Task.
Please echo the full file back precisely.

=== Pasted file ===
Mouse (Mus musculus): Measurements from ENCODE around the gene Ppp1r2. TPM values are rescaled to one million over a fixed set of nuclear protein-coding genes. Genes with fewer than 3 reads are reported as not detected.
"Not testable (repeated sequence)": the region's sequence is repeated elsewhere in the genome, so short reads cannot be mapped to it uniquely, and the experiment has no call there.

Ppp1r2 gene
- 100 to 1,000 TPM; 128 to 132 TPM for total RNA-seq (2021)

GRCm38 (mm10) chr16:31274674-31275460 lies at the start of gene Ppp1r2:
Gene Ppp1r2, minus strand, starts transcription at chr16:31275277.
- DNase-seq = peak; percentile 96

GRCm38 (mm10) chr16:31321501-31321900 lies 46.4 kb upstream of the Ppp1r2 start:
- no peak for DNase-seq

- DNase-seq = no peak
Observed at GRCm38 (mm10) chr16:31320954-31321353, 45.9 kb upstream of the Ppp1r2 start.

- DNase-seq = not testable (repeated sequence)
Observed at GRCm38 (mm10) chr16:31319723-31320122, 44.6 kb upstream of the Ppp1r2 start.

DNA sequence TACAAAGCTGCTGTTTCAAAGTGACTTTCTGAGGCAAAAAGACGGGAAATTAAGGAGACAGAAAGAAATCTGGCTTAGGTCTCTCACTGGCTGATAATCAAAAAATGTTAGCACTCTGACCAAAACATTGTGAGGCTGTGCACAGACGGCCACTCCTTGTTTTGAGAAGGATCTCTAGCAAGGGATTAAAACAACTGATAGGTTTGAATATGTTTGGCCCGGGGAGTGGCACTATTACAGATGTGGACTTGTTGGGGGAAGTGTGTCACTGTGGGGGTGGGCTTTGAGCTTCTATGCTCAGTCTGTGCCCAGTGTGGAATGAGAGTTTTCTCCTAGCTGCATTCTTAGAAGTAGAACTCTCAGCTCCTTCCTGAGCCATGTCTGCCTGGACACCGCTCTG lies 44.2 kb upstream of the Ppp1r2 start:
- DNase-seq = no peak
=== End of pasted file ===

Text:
Mouse (Mus musculus): Measurements from ENCODE around the gene Ppp1r2. TPM values are rescaled to one million over a fixed set of nuclear protein-coding genes. Genes with fewer than 3 reads are reported as not detected.
"Not testable (repeated sequence)": the region's sequence is repeated elsewhere in the genome, so short reads cannot be mapped to it uniquely, and the experiment has no call there.

Ppp1r2 gene
- 100 to 1,000 TPM; 128 to 132 TPM for total RNA-seq (2021)

GRCm38 (mm10) chr16:31274674-31275460 lies at the start of gene Ppp1r2:
Gene Ppp1r2, minus strand, starts transcription at chr16:31275277.
- DNase-seq = peak; percentile 96

GRCm38 (mm10) chr16:31321501-31321900 lies 46.4 kb upstream of the Ppp1r2 start:
- no peak for DNase-seq

- DNase-seq = no peak
Observed at GRCm38 (mm10) chr16:31320954-31321353, 45.9 kb upstream of the Ppp1r2 start.

- DNase-seq = not testable (repeated sequence)
Observed at GRCm38 (mm10) chr16:31319723-31320122, 44.6 kb upstream of the Ppp1r2 start.

DNA sequence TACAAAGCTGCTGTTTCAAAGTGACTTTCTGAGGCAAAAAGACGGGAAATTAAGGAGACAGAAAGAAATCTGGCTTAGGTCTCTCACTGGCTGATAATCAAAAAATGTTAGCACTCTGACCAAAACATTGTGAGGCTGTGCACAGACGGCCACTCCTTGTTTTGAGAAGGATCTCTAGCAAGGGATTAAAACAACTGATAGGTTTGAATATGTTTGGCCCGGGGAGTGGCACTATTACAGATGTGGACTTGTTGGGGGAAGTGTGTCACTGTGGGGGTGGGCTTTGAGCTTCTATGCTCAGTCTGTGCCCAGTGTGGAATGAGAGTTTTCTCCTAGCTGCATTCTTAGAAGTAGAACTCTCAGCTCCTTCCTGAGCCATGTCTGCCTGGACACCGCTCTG lies 44.2 kb upstream of the Ppp1r2 start:
- DNase-seq = no peak